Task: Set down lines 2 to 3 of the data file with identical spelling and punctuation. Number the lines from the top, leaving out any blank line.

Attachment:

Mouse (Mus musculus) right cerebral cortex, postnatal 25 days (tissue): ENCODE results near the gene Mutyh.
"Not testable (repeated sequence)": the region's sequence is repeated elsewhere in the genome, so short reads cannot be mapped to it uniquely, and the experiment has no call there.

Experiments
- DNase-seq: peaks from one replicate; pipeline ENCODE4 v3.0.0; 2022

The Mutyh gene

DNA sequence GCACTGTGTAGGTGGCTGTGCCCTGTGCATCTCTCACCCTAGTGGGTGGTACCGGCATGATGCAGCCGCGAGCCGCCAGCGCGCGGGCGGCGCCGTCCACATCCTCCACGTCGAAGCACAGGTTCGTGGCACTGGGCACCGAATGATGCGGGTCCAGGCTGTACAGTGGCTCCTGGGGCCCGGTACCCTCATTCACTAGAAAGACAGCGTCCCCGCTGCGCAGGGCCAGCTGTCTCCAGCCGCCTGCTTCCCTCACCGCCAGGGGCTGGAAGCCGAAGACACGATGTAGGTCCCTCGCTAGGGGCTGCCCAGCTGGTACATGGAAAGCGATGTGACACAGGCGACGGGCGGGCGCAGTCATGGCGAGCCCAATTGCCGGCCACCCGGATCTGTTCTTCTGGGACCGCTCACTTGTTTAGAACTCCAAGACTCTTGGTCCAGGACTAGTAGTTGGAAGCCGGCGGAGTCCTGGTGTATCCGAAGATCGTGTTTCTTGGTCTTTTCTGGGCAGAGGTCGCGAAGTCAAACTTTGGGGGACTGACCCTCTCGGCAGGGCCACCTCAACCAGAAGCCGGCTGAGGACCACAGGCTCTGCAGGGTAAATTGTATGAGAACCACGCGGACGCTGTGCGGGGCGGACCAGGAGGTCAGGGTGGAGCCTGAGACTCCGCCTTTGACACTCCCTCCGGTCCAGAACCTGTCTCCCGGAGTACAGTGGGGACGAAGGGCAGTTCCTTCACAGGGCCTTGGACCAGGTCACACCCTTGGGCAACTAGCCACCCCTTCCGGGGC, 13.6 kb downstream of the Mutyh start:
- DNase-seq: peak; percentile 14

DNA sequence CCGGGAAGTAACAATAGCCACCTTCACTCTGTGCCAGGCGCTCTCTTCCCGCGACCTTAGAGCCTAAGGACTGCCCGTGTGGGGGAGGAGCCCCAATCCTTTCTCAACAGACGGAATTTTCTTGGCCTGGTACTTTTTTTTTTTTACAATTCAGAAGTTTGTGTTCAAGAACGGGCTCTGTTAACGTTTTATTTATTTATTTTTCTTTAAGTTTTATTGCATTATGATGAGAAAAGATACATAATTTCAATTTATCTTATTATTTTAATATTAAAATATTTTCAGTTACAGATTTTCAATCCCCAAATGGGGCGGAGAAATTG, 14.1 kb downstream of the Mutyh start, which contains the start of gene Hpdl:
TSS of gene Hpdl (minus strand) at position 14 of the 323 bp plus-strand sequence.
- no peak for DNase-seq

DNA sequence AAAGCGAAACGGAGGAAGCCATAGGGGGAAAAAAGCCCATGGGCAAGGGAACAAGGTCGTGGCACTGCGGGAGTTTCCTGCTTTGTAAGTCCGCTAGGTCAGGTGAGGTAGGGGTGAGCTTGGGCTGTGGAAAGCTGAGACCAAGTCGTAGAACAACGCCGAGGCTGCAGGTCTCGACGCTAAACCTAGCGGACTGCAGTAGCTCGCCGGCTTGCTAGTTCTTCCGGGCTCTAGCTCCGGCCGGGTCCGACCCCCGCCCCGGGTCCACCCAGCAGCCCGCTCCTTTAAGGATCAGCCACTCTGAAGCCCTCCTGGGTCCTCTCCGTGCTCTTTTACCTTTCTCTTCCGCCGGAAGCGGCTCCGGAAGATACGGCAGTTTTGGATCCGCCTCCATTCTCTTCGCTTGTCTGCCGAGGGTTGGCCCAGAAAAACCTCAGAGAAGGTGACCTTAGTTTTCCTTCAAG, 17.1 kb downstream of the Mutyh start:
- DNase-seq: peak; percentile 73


"Not testable (repeated sequence)": the region's sequence is repeated elsewhere in the genome, so short reads cannot be mapped to it uniquely, and the experiment has no call there.

Experiments